In my last post, I noted that I’d provide more details about teaching students how to teach themselves so as to improve their performance. I should be clear here that I’m not espousing the old Kingsfieldian line of “[y]ou teach yourselves the law, but I train your minds [to think like a lawyer].” What I’m saying instead is: “Law school academic support courses should teach you how to teach yourselves so that you can take your doctrinal classroom learning further.”
This post’s focus is “retrieval practice,” otherwise known as “the testing effect.” (Although somewhat related, this is not the same as formative assessment, one of the major aspects of new ABA accreditation standards). Students can use forced retrieval practice to learn with greater effectiveness and efficiency than traditional studying. The problem is that most don’t even know about it, let alone use it.
More below the fold….
So, what is “retrieval practice”? Retrieval practice consists of using free-recall exercises to trigger one’s knowledge or understanding of a subject not for assessment purposes but actually to promote learning itself. According to Roediger & Butler (2011), these free-recall exercises enhance encoding in a manner superior to other methods. Importantly, these exercises cannot say: “Which one of the following is a correct explanation of common law self-defense” – with a list of different explanations, one of which is correct. Instead, “free” recall requires the student to articulate the answer absent any cueing. Thus, if the question was: “Explain common law self-defense,” and the student had to recall that information without any prompts, that tactic solidifies the knowledge better than simply rereading an explanation of common law self-defense repeatedly.
Some might claim that the increased fluency with the information is due simply to re-exposure. But Roediger and Karpicke (2006) disproved this hypothesis, showing that the testing effect is not due to repeated exposure but is instead due to enhancing cognitive “retrieval routes.” The processing of information through free-recall solidifies these routes through the impact of “desirable difficulties” – the idea that when learning is harder, it is more effective.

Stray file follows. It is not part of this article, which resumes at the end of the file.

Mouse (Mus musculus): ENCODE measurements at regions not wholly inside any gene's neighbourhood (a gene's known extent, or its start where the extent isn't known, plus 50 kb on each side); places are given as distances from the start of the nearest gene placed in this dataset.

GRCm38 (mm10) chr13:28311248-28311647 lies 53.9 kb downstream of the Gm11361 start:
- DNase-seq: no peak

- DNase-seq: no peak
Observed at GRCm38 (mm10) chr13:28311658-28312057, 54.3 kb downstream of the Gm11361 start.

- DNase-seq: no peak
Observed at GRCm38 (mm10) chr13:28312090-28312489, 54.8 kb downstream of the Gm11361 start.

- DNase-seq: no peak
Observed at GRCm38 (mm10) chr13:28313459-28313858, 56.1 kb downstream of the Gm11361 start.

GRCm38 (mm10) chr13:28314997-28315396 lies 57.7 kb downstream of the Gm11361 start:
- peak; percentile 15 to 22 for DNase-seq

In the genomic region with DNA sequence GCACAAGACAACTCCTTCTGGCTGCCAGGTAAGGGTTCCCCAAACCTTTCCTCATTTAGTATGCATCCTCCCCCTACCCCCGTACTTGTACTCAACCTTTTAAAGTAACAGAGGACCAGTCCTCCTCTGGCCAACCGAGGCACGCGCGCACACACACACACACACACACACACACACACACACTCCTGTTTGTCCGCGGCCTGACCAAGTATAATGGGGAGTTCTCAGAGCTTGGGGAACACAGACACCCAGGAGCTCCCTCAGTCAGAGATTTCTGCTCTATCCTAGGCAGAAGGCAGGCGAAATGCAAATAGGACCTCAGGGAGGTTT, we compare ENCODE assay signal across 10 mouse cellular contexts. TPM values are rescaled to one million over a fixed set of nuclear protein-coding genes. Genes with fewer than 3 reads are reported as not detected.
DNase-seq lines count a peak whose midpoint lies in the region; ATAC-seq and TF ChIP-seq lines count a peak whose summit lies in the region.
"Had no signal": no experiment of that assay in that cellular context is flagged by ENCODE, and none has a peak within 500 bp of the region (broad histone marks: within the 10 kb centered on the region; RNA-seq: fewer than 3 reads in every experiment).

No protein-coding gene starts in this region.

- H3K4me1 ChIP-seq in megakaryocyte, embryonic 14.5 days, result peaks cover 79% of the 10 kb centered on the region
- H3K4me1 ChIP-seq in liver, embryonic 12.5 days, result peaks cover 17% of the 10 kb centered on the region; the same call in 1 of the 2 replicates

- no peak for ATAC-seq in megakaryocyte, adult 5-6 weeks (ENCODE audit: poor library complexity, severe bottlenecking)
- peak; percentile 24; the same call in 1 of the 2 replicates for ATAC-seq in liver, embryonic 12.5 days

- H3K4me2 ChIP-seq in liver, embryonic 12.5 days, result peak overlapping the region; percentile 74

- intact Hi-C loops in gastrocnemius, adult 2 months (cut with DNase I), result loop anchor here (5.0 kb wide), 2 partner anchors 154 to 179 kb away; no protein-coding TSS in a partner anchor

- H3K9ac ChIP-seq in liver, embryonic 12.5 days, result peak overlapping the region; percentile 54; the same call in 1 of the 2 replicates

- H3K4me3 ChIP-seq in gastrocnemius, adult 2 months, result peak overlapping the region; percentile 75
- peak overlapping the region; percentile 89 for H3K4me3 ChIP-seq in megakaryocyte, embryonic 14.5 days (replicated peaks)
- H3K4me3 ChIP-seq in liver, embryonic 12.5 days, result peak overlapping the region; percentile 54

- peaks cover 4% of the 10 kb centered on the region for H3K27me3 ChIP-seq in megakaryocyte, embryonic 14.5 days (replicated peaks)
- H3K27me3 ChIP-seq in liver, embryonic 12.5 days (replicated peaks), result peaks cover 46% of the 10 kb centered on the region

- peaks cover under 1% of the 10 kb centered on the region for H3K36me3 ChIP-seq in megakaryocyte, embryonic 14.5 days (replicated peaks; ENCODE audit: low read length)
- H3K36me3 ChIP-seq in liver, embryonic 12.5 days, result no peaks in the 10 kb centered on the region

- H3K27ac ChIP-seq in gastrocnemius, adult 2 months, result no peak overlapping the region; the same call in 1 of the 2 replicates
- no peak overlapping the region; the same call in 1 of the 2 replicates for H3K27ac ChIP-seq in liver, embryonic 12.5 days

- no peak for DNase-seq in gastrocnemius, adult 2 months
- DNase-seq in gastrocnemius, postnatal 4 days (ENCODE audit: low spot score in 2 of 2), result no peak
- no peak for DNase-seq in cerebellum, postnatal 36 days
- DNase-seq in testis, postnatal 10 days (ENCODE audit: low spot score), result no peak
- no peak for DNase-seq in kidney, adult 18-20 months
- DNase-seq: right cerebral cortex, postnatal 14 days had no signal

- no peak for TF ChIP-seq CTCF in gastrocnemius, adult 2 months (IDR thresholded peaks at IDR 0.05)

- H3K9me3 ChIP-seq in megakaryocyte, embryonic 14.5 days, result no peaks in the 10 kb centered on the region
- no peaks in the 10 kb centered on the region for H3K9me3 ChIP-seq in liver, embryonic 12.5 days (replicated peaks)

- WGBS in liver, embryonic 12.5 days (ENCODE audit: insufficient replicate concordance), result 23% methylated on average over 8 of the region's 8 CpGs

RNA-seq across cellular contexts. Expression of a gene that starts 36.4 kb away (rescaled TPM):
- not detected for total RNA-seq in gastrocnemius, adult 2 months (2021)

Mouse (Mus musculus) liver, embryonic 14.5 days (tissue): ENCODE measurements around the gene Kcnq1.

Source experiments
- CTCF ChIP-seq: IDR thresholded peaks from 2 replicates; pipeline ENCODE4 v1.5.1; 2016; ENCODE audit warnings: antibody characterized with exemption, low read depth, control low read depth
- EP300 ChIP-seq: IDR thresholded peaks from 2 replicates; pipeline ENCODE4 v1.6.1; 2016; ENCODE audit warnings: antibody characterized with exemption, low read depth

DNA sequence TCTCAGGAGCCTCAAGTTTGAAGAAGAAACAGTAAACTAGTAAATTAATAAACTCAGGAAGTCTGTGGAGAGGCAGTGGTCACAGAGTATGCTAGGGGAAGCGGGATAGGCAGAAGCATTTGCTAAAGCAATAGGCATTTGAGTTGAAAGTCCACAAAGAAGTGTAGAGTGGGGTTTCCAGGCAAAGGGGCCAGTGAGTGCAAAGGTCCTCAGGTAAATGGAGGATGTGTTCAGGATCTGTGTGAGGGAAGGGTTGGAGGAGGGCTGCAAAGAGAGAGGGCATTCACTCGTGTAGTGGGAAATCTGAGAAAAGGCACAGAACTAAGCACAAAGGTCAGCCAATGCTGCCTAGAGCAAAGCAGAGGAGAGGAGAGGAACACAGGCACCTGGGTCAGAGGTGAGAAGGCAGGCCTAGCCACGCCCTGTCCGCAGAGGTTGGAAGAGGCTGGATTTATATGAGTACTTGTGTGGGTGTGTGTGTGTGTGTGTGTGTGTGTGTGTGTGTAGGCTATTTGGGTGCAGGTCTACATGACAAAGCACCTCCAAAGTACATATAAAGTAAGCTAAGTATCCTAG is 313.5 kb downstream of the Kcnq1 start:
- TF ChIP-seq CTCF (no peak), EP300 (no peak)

And that’s one reason why students don’t like and don’t use retrieval practice. When they get answers wrong, they feel like they’re not learning the material (despite the fact that they really are). By contrast, when they reread notes or outlines, they feel like they are learning because they recognize the material when they read it through again. The problem, according to Karpicke, Butler, & Roediger (2009), is that this is not real learning but instead the “illusion of mastery” – it feels like learning because you “know” the information, but in reality you’re merely recognizing it. This is why so many students say that they “knew the material backward and forwards” even when their exams show otherwise.
Many students spend substantial time in bar prep and during the “reading week” just before finals doing just that – rereading. That’s a significant mistake because rereading is one of the worst ways to learn material and self-testing is actually one of the best. The following chart demonstrates the results of studies proving this point.
In fact, the testing effect actually works before the introduction of material and even in the absence of individual feedback. Thus, testing is also a way to learn subjects initially and not just to promote retention. Thanks to the inaccurate learning training many students receive in high school and college, which emphasizes testing not as a way to learn but only as a way to assess, these concepts seem downright absurd.
And that brings me to my broader point. Instead of considering tactics like re-teaching or spoon-feeding doctrine to promote bar passage, law schools should be undoing the learning misunderstandings that so many students bring into their legal education. As a starter, law schools should provide students access to rigorous practice exams and encourage them actually to complete (and not merely peruse) those exams prior to finals to take advantage of the testing effect.
Does all this mean giving students constant forced retrieval quizzes in classes? No. Although frequent testing would be ideal, widespread adoption of such a scenario might be unlikely. Instead, I contend that students – with the support of their instructors in helping them appreciate appropriate resources – should be engaged in these retrieval practice exercises on their own. This would take advantage of the testing effect and promote self-regulated learning and metacognition.
I’ll take up those concepts in my next post